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A portrait of Sultan Abdulaziz

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December 31, 1860
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Mirza Firuz Shah
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People
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Humayun II 1858-1877

A portrait of Sultan Abdulaziz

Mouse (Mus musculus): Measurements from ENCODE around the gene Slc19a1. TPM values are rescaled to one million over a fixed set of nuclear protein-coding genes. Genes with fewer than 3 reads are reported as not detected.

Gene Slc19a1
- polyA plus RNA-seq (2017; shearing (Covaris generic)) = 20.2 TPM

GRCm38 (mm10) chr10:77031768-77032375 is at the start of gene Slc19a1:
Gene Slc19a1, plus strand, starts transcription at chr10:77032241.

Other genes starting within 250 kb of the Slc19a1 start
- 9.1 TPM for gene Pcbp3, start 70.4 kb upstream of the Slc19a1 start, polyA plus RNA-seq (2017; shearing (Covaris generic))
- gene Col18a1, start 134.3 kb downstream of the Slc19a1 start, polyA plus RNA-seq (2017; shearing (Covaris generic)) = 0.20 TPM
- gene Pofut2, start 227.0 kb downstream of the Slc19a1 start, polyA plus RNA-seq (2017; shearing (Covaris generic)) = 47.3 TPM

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Abdulaziz (Ottoman Turkish: عبد العزيز‎, romanized: Abdü'l Azīz Turkish: I. Abdülaziz; 8 February 1830 – 4 June 1876) was the 32nd Sultan of the Ottoman Empire and reigned between 25 June 1861 and 30 May 1876. He was the son of Sultan Mahmud II and succeeded his brother Abdulmejid I in 1861. Born at Eyüp Palace, Constantinople (present-day Istanbul), on 8 February 1830, Abdulaziz received an Ottoman education but was nevertheless an ardent admirer of the material progress that was made in the West. He was the first Ottoman Sultan who travelled to Western Europe, visiting a number of important European capitals including Paris, London and Vienna in the summer of 1867. Early Life His parents were Mahmud II and Pertevniyal Sultan (1812–1883), originally named Besime, a Circassian. In 1868 Pertevniyal was residing at Dolmabahçe Palace. That year Abdulaziz took the visiting Eugénie de Montijo, Empress of France, to see his mother. Pertevniyal considered the presence of a foreign woman within her private quarters of the seraglio to be an insult. She reportedly slapped Eugénie across the face, which almost caused an international incident. According to another account, Pertevniyal was outraged by the forwardness of Eugénie in taking the arm of one of her sons while he gave a tour of the palace garden, and she gave the Empress a slap on the stomach as a possibly more subtly intended reminder that they were not in France. The Pertevniyal Valide Sultan Mosque was built under the patronage of his mother. The construction work began in November 1869 and the mosque was finished in 1871. His paternal grandparents were Sultan Abdul Hamid I and Sultana Nakşidil Sultan. Several accounts identify his paternal grandmother with Aimée du Buc de Rivéry, a cousin of Empress Joséphine. Pertevniyal was a sister of Khushiyar Qadin, third wife of Ibrahim Pasha of Egypt. Khushiyar and Ibrahim were the parents of Isma'il Pasha. Apart from his passion for the Ottoman Navy, which had the world's third largest fleet in 1875 (after the British and French navies), the Sultan took an interest in documenting the Ottoman Empire. He was also interested in literature and was a talented classical music composer. Some of his compositions, together with those of the other members of the Ottoman dynasty, have been collected in the album European Music at the Ottoman Court by the London Academy of Ottoman Court Music. He was deposed on grounds of mismanaging the Ottoman economy on 30 May 1876, and was found dead six days later under unnatural and mysterious circumstances. Reign Between 1861 and 1871, the Tanzimat reforms which began during the reign of his brother Abdulmejid I were continued under the leadership of his chief ministers, Mehmed Fuad Pasha and Mehmed Emin Âli Pasha. New administrative districts (vilayets) were set up in 1864 and a Council of State was established in 1868. Public education was organized on the French model and Istanbul University was reorganised as a modern institution in 1861. He was also integral in establishing the first Ottoman civil code. Sultan Abdulaziz, accompanied by Emperor Napoleon III, arrives in Paris in 1867 (top). The Kings of Europe are in Paris (Sultan Abdulaziz is second from right) for the opening of the Universal Exposition of 1867 (bottom). Abdulaziz cultivated good relations with France and the United Kingdom. In 1867 he was the first Ottoman sultan to visit Western Europe; his trip included a visit to the Exposition Universelle (1867) in Paris and a trip to the United Kingdom, where he was made a Knight of the Garter by Queen Victoria and shown a Royal Navy Fleet Review with Ismail Pasha. He travelled by a private rail car, which today can be found in the Rahmi M. Koç Museum in Istanbul. His fellow Knights of the Garter created in 1867 were Charles Gordon-Lennox, 6th Duke of Richmond, Charles Manners, 6th Duke of Rutland, Henry Somerset, 8th Duke of Beaufort, Prince Arthur, Duke of Connaught and Strathearn (a son of Queen Victoria), Franz Joseph I of Austria and Alexander II of Russia. Imperial Coach used by Sultan Abdulaziz during his visit to Paris, London and Vienna in 1867, currently at the Rahmi M. Koç Museum in Istanbul. Queen Victoria and Sultan Abdulaziz on the royal yacht HMY Victoria and Albert during the Sultan's visit to the United Kingdom in 1867. Also in 1867, Abdulaziz became the first Ottoman Sultan to formally recognize the title of Khedive (Viceroy) to be used by the Vali (Governor) of the Ottoman Eyalet of Egypt and Sudan (1517–1867), which thus became the autonomous Ottoman Khedivate of Egypt and Sudan (1867–1914). Muhammad Ali Pasha and his descendants had been the governors (Vali) of Ottoman Egypt and Sudan since 1805, but were willing to use the higher title of Khedive, which was unrecognized by the Ottoman government until 1867. In return, the first Khedive, Ismail Pasha, had agreed a year earlier (in 1866) to increase the annual tax revenues which Egypt and Sudan would provide for the Ottoman treasury. Between 1854 and 1894, the revenues from Egypt and Sudan were often declared as a surety by the Ottoman government for borrowing loans from British and French banks. After the Ottoman government declared a sovereign default on its foreign debt repayments on 30 October 1875, which triggered the Great Eastern Crisis in the empire's Balkan provinces that led to the devastating Russo-Turkish War (1877–78) and the establishment of the Ottoman Public Debt Administration in 1881, the importance for Britain of the sureties regarding the Ottoman revenues from Egypt and Sudan increased. Combined with the much more important Suez Canal which was opened in 1869, these sureties were influential in the British government's decision to occupy Egypt and Sudan in 1882, with the pretext of helping the Ottoman-Egyptian government to put down the ʻUrabi revolt (1879–1882). Egypt and Sudan (together with Cyprus) nominally remained Ottoman territories until 5 November 1914, when the British Empire declared war against the Ottoman Empire during World War I. In 1869, Abdulaziz received visits from Eugénie de Montijo, Empress consort of Napoleon III of France and other foreign monarchs on their way to the opening of the Suez Canal. The Prince of Wales, the future Edward VII, twice visited Istanbul. By 1871 both Mehmed Fuad Pasha and Mehmed Emin Âli Pasha were dead. The Second French Empire, his Western European model, had been defeated in the Franco-Prussian War by the North German Confederation under the leadership of the Kingdom of Prussia. Abdulaziz turned to the Russian Empire for friendship, as unrest in the Balkan provinces continued. In 1875, the Herzegovinian rebellion was the beginning of further unrest in the Balkan provinces. In 1876, the April Uprising saw insurrection spreading among the Bulgarians. Ill feeling mounted against Russia for its encouragement of the rebellions. While no one event led to his being deposed, the crop failure of 1873 and his lavish expenditures on the Ottoman Navy and on new palaces which he had built, along with mounting public debt, helped to create an atmosphere conducive to his being overthrown. Abdulaziz was deposed by his ministers on 30 May 1876.